Over the past few months questions have been raised about the safety of artificial turf. I have followed the issue with interest, of course, and get e-mail requests every week asking for my views.
Frankly, I have mixed feelings about artificial turf. I graduated from college with a full leg cast after suffering a torn ACL one March playing college lacrosse on a still partially frozen grass field in New Hampshire. I wonder to this day whether the injury would have happened had I been playing on artificial turf.
I have also seen first-hand what can happen when an athlete, whether playing lacrosse, soccer, or football, hits their head on the unyielding surface of a rock hard artificial turf field. (Yes, I know, the modern turf fields are a lot less hard, and grass fields can be hard as well).
Yet, I also understand why some believe that the crumb rubber infill used in modern turf fields poses an unreasonable risk of harm to young athletes. After pouring through three inches of support materials compiled in the 2014 SBR Studies manual, and, recognizing that I am not a scientist, I'm not in a position to say one way or the other, although there is some evidence to suggest that soccer players, especially goalkeepers, may be at increased risk of cancer from regular play on artificial turf. All I can say at this point is that we need to watch the issue very carefully, and to recognize that some of the safety concerns which have been raised against artificial turf could prove troubling if borne out by research.
I do want to make one thing very clear, however. We have no skin in this game. While advertising from one artificial turf manufacturer, Field Turf, ran on eight articles, we notified the company earlier this month that its insertion order would not be renewed, and that we will no longer accept advertising from artificial turf manufacturers going forward. The reason is we don't want even the appearance of being less than completely objective in our information on the subject.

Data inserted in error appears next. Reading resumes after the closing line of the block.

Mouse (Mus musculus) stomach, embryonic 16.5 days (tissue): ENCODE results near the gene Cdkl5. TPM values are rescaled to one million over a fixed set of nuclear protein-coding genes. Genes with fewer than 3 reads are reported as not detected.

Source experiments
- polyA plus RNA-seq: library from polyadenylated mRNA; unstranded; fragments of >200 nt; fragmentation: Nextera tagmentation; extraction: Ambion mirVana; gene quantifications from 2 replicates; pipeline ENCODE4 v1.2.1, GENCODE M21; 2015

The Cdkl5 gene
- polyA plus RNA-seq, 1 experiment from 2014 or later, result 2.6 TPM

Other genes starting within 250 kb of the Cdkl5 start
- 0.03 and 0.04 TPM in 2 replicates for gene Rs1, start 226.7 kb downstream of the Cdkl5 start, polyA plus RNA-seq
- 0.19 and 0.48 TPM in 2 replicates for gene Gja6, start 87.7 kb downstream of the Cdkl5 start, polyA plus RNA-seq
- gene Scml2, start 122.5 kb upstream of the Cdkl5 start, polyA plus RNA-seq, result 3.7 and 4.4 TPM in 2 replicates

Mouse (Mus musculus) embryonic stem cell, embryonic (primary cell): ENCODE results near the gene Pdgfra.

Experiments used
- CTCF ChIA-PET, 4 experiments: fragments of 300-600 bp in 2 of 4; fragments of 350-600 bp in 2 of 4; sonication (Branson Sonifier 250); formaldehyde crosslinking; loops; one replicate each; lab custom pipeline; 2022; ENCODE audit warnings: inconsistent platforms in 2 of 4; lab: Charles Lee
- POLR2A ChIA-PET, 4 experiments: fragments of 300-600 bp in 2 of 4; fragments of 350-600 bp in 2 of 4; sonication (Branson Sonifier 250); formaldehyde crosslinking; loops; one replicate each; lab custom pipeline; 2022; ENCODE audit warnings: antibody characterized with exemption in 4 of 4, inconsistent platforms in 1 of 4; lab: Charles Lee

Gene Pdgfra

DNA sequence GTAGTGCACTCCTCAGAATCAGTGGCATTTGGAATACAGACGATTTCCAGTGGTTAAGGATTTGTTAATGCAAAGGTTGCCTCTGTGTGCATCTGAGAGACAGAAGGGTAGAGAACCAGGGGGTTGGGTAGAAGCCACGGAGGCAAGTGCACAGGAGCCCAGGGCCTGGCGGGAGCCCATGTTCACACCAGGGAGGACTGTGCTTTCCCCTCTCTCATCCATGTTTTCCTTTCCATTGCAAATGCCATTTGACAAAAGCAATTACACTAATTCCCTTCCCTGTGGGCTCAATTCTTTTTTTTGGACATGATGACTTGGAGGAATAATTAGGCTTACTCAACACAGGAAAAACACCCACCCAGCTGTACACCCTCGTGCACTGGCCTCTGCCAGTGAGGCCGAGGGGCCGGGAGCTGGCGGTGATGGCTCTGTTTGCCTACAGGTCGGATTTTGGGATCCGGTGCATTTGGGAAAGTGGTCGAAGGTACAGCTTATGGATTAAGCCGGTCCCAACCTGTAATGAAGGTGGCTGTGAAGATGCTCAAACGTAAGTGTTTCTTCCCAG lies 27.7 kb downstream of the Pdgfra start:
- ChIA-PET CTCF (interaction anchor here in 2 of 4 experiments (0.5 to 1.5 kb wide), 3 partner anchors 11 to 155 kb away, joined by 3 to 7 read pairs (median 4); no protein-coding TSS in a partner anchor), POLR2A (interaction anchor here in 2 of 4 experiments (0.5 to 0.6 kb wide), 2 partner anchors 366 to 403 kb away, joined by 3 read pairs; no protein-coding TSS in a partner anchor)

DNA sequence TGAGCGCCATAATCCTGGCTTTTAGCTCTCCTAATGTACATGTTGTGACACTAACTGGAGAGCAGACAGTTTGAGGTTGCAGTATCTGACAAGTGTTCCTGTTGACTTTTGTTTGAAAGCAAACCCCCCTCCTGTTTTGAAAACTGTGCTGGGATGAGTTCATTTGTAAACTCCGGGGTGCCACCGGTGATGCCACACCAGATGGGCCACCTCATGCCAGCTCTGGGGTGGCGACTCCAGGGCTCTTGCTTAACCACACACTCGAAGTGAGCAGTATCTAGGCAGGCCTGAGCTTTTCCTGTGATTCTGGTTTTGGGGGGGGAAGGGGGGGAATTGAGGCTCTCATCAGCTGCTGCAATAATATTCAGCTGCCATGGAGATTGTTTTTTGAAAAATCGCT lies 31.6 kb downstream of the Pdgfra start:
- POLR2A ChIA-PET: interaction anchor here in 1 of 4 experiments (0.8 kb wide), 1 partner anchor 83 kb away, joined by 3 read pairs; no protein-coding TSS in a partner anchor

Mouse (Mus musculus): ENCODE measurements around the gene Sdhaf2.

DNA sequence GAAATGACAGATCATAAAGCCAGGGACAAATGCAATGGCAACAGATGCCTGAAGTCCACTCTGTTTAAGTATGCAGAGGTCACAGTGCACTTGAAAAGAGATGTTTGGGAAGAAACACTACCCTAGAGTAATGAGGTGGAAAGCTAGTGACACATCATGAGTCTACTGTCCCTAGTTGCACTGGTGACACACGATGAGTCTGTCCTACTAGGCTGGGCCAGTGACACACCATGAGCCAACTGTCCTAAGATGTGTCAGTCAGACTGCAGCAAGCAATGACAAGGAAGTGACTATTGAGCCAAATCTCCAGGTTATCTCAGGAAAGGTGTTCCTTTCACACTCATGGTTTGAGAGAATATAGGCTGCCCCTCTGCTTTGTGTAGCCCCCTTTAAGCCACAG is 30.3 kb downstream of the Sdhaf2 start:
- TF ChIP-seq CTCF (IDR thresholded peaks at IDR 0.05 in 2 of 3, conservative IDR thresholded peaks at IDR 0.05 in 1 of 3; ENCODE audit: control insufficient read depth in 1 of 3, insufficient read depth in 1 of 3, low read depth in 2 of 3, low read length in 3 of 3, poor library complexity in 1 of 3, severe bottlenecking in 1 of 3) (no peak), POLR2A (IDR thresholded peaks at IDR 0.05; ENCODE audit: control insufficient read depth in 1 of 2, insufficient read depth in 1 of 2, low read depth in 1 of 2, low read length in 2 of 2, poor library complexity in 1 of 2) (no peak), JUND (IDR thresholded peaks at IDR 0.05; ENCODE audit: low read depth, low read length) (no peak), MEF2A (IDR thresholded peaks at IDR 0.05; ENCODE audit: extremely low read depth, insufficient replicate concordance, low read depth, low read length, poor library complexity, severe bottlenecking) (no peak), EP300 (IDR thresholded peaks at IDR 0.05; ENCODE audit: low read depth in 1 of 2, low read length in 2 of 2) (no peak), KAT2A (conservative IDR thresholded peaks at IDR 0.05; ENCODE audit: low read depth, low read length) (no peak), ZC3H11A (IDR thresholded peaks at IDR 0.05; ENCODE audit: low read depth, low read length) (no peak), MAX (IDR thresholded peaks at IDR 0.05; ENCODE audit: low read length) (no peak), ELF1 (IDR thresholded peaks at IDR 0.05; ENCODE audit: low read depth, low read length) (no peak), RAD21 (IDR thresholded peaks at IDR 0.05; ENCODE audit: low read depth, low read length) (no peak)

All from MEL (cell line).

At no time has Field Turf's status as a MomsTEAM sponsor influenced in any way the editorial content of our articles on artificial turf. Our policy has always been and continues to be to provide the most objective and accurate information on youth sports safety as possible. As is the case with some safety issues in sports, there is not yet clear science in the form of peer-reviewed research to allow a consensus to form on the safety of artificial turf. As a 501(c)(3) tax exempt organization dedicated to protecting young athletes with trusted sports safety education, MomsTEAM relies on the support of viewers like you to give you unbiased information so you and the community where you live can decide, based on the most complete information possible, on which side of the fence you fall.
Brooke de Lench is Executive Director of MomsTEAM institute of Youth Sports Safety, producer of The Smartest Team: Making High School Football Safer (PBS) and author of Home Team Advantage: The Critical Role of Mothers in Youth Sports (HarperCollins). You can follow Brooke on Twitter @brookedelench.